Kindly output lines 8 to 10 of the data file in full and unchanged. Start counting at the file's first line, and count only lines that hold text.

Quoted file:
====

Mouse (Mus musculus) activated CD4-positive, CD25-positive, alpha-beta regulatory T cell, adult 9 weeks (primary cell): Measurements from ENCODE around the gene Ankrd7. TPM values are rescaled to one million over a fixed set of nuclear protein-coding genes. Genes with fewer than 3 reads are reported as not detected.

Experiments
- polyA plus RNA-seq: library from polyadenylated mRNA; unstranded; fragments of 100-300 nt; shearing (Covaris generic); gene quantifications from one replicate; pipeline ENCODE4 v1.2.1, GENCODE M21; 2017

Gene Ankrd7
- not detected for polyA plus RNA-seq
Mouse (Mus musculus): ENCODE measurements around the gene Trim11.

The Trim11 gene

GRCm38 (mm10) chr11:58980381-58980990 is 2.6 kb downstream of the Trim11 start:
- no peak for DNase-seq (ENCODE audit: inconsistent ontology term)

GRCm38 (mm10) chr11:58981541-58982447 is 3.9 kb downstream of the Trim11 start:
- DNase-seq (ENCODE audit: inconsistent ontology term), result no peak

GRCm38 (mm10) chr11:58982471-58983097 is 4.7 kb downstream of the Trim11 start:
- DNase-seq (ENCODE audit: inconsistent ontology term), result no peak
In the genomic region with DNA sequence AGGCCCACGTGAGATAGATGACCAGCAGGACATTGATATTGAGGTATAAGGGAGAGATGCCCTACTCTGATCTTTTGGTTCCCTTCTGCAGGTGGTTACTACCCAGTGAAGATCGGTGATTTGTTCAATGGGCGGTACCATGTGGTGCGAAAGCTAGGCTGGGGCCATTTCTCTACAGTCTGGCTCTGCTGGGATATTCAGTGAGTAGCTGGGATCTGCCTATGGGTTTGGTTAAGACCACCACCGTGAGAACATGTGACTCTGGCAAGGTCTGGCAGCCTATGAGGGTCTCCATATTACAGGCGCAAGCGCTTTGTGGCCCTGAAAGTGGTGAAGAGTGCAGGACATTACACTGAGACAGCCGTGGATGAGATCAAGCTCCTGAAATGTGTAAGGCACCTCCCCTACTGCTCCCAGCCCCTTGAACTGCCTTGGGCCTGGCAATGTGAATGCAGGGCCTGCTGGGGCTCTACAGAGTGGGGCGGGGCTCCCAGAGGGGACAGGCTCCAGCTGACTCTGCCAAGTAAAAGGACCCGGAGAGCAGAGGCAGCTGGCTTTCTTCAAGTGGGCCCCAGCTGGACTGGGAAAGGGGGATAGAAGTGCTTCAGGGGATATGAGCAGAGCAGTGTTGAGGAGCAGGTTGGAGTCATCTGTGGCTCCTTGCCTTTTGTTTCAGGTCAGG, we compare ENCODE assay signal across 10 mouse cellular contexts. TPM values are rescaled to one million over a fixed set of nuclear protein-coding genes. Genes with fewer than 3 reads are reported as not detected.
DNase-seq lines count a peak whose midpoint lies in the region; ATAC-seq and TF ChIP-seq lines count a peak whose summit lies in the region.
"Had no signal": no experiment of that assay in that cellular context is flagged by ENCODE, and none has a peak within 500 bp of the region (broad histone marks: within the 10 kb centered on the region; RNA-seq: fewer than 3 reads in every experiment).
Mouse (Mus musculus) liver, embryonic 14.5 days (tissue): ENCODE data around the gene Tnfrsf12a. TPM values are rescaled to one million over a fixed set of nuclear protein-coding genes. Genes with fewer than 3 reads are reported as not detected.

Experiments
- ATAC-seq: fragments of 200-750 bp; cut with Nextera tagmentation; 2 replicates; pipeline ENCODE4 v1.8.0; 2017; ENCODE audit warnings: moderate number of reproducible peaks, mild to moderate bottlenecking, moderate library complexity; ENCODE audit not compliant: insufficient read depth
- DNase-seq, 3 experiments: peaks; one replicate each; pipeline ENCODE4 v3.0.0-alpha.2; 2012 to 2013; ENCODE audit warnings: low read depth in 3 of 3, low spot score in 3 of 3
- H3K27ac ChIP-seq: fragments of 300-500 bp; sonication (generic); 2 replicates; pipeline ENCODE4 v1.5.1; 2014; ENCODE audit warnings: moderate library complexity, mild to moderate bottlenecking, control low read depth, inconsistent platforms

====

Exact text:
GRCm38 (mm10) chr11:58980381-58980990 is 2.6 kb downstream of the Trim11 start:
- no peak for DNase-seq (ENCODE audit: inconsistent ontology term)

GRCm38 (mm10) chr11:58981541-58982447 is 3.9 kb downstream of the Trim11 start: